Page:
OOo Off-the-Wall: Back to School with Bibliographies

Setting up a bibliography is hard enough, but misleading OOo examples don't help the process. Learn how to do it the right way.
Understanding Text Citations

Twenty years ago, when the Chicago style dominated, most text citations were in the form of footnotes or endnotes. More recently, footnotes and endnotes have tended to be reserved for asides or for additions to the original text. In recent years, only the Chicago style continues to use footnotes or endnotes for citations in the text.

Increasingly, all three styles tend to use parenthetical or in-line citations within the text. Parenthetical citation gives information in brackets, while in-line citations give the information as part of the sentence structure. Both give just enough information that readers can locate full information in the bibliography about the source being mentioned. Furthermore, they give the information with minimal disruption to the text, and they can be skipped easily if a reader is not interested in them. At times, an even more informal style is used, in which numbers refer to the order in which items appear in the bibliography.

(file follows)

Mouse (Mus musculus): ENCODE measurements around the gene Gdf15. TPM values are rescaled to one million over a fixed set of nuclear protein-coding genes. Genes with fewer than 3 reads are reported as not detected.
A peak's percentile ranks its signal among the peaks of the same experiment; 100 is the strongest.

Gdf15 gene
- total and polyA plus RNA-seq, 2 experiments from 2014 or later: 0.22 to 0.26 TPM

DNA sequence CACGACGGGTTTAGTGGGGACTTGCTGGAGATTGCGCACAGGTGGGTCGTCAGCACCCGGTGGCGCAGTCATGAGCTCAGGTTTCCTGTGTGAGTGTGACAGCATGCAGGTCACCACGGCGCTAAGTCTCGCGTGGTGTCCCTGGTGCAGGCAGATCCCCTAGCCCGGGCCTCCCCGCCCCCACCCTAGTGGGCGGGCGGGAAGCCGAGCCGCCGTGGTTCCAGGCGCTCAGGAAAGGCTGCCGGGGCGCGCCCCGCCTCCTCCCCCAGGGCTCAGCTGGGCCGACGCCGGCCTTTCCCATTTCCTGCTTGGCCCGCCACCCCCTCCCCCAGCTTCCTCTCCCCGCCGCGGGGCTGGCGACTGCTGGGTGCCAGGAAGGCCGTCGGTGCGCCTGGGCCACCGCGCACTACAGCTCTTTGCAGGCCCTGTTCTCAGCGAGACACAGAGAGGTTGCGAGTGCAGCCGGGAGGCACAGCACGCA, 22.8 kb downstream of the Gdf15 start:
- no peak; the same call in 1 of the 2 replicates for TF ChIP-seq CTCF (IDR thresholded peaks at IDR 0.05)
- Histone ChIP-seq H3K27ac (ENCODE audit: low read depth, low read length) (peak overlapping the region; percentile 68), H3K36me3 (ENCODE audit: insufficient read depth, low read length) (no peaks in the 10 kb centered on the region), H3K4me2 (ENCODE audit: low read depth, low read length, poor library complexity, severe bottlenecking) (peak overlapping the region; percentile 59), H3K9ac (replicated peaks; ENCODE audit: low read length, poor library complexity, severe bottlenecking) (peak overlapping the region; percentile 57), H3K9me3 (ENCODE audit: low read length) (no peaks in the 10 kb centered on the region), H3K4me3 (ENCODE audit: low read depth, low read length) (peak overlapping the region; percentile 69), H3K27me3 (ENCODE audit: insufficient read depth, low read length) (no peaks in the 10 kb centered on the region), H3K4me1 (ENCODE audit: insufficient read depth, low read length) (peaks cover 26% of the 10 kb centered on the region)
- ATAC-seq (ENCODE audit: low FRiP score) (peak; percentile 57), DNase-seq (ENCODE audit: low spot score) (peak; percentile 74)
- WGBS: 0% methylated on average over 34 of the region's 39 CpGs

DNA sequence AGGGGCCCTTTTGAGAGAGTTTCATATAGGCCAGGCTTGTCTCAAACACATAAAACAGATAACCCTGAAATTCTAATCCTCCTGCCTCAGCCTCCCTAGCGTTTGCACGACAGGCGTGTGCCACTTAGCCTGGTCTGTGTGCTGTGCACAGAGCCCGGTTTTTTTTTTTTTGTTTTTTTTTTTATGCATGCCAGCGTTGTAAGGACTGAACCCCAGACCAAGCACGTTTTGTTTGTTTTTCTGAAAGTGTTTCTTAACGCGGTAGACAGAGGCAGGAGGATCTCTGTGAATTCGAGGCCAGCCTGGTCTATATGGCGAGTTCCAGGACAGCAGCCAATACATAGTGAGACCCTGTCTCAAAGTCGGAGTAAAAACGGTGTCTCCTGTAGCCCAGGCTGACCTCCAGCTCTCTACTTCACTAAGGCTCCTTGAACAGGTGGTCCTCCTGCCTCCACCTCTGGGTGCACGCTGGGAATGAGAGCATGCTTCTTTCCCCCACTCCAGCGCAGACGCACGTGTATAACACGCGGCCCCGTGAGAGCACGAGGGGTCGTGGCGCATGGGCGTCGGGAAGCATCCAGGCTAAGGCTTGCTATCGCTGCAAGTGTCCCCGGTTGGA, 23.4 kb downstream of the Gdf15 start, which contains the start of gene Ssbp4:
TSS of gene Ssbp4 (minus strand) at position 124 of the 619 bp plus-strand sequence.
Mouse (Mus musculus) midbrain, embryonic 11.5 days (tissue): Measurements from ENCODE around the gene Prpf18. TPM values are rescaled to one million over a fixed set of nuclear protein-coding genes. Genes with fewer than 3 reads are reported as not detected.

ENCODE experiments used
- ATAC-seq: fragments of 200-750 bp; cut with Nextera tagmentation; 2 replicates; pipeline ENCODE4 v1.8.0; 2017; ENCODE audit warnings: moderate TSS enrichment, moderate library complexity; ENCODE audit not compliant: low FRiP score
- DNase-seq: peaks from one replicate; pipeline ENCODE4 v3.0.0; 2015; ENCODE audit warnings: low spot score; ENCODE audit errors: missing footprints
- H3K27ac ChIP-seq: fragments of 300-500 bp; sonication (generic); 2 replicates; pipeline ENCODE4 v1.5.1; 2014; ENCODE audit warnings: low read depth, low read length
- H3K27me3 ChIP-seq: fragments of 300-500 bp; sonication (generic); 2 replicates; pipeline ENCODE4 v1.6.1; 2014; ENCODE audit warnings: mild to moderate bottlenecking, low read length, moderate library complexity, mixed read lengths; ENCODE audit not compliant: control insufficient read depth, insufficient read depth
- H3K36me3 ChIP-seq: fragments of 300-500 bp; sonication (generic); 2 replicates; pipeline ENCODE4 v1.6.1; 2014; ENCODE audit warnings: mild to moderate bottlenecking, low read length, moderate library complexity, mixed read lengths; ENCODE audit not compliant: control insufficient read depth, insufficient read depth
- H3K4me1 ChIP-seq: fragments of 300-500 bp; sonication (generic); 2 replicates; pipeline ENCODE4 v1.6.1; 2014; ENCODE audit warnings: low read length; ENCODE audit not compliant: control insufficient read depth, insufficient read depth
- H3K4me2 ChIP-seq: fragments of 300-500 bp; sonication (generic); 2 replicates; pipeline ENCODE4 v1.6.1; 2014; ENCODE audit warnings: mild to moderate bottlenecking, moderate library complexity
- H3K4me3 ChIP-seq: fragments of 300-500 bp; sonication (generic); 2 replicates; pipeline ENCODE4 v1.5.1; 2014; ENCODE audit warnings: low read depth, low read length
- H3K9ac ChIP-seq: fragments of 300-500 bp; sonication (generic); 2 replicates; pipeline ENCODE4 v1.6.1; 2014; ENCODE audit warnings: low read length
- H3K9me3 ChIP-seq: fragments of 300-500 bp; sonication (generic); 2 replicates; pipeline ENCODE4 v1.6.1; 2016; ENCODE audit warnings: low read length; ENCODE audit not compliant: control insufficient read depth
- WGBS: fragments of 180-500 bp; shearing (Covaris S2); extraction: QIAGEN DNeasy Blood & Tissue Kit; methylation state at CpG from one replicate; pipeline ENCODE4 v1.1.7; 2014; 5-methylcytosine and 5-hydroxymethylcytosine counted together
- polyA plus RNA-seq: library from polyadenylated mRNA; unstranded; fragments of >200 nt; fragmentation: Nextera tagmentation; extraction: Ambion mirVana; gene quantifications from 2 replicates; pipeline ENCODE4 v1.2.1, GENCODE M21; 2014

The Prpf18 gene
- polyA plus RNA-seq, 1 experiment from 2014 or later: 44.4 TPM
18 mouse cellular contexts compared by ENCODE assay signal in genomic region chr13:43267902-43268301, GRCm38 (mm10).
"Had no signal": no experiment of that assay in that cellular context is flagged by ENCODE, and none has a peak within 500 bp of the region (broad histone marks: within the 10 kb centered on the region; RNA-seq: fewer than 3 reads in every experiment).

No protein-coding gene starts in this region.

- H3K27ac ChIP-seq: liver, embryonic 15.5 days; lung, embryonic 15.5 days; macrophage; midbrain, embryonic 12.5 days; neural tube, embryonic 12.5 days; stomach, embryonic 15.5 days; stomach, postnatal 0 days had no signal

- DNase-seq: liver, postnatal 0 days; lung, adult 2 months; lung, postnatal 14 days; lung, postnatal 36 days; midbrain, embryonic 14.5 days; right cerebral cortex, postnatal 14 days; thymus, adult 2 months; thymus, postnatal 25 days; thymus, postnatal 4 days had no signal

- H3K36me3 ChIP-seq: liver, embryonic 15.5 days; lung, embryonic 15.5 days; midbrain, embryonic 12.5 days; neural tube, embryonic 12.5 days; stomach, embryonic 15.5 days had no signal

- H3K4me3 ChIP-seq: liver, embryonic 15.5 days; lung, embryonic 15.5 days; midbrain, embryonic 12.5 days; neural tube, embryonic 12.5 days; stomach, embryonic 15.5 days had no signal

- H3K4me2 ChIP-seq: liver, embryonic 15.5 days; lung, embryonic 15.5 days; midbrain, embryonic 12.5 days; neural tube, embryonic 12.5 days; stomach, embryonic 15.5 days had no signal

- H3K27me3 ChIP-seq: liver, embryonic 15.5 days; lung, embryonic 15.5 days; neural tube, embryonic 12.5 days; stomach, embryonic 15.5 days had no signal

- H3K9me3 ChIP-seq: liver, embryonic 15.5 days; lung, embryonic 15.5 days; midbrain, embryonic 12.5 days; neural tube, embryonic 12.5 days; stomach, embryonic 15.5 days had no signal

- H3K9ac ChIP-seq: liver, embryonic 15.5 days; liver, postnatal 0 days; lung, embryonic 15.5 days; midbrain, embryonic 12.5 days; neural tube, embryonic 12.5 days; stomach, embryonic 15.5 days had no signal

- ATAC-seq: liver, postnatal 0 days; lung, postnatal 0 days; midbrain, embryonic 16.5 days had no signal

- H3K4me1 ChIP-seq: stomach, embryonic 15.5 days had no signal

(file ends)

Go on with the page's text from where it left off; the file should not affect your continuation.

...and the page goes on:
The following table gives the more common formats for text citations in each style. The information given in each format shows what is important to the users of each style. For example, dealing in literature, users of the MLA style want exact page references. By contrast, in APA style, the timeliness of the information is an important factor in judging it, so the year is more important.

Citation StyleCommon Formats
InformalNumbers refer to the order or entries in the bibliography.
Chicago(Author, Year, Page)
 In a footnote or endnote, using the same structure as in the bibliography, except that the writer's name is given first name first.
MLA(Page Number)
 (Author, Page Number)
 (Article, Page Number)
APA(Author, Year)
In-line (all)Macdonald (2003) proves ...
 In a recent study, Macdonald (2003) ...
 In 2003, Macdonald ...
Adding a Citation

In Writer, a citation is called a bibliography entry by analogy to the markers used for other types of indexes and tables. However, this choice can be misleading. The process of adding a citation differs from adding any other type of entry marker in at least three ways:

  • The citation uses the text of the Short Name, also called the identifier, store in the bibliographic record, rather than existing independently, like an index marker.

  • The bibliography entry is formatted from the Index/Table tab of the Insert Index/Table screen.

  • Like other entry markers, a bibliography marker may be used to generate the bibliography. However, you also can create a bibliography marker from the bibliography database.

To add a citation or bibliography entry:

1. Place the mouse cursor where you want the citation.